This year, Google did something even better. It gave you a new phone. And a new tablet. And a new computer. Or, more to the point, it fundamentally transformed the two most important uses for mobile devices.
What are we doing with our phones, tablets and laptops? The most basic uses are "getting information" and "communicating with people."
Google this week unleashed a blizzard of updates and improvements that fundamentally change -- and radically improve -- how we can do both of these things.
On the "getting information" front, Google made two big additions to its Google Now service: iOS support and new capabilities.
Google Now is Google's artificial intelligent, proactive, voice-command search tool, which can pop up reminders and disparate information with uncanny relevance. When a supporting Android phone is "awake" and Google Now is selected, you can use the command "Google" to wake it, then you say your command, just like Captain Kirk would say "computer" on Star Trek.
The first big addition that Google Now added this week was an iOS version. It was built into the regular Google app. By updating the app, launching it on an iPhone or iPad and pressing the microphone icon, you can ask for things in natural language. (Sadly, the iOS version can't wake up in response to a user saying "Google.")
Ironically, because Google Now is supported only on the most advanced Android phones, the number of people who can use Google Now on iPhones is far greater than the number of people who can use it on Android devices. Now that Google has added iOS support, the number of people who can use Google Now on mobile devices has more than tripled, according to one estimate. As a bonus, iPhone users can use both Google Now and Siri, switching between them. Android users can't use Siri.
Google Now and Siri can do many of the same things, and each has abilities the other doesn't have.
What's truly different about Google Now is that it can be proactive, showing you "cards" (nuggets of information) you didn't ask for and alerting you on its own initiative to things like the changes in the weather, people's birthdays, reminders from your calendar, directions to places it knows you go, and places to go nearby.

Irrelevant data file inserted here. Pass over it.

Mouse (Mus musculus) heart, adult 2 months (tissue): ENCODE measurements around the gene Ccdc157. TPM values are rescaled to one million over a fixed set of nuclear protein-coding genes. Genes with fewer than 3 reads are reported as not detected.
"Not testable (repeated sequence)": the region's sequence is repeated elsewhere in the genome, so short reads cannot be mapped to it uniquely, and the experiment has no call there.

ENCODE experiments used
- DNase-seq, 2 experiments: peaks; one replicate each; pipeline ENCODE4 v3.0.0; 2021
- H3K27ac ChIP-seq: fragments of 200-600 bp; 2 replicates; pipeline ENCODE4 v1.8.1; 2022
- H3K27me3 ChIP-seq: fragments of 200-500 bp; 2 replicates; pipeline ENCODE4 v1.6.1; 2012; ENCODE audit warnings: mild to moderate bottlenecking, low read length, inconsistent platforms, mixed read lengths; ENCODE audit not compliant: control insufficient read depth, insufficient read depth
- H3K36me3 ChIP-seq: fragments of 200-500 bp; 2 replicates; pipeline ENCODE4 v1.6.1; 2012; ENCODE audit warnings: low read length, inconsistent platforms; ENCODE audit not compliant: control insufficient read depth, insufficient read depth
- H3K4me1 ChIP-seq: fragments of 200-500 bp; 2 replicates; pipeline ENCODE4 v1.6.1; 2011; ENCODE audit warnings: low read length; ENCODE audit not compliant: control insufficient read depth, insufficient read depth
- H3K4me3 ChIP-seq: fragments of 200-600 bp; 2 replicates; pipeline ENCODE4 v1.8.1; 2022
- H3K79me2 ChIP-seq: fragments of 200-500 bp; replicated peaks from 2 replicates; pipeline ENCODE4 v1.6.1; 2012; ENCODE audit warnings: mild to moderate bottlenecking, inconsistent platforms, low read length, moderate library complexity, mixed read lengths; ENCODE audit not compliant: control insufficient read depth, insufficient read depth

Even before this week, Google Now users could use the voice command to search the Web; send email, texts and Google+ posts; make calls; get the time and weather; check the calendar; get Maps directions and find nearby restaurants; do math; and set reminders, timers and alarms.
All of this is streamlined by the fact that Google knows you well. For example, the first time I said: "Google, call Kenny" it knew I was talking about my son, it knew his phone number and just placed the call for me. There was no voice training, no relationship-setting -- nothing. When you ask for weather or directions, it tells you based on your current location.
One of my favorite features is that you can say "Google, play 'Sweet Home Alabama'" and Google Now will simply play the song from YouTube. It's very hard to find a song that isn't on iTunes, so it will play just about any song -- or any video.
Another cool thing is that you can say "Note to self" and whatever you say after that will be sent to you (you can set it to send self-notes to Evernote, Keep or email).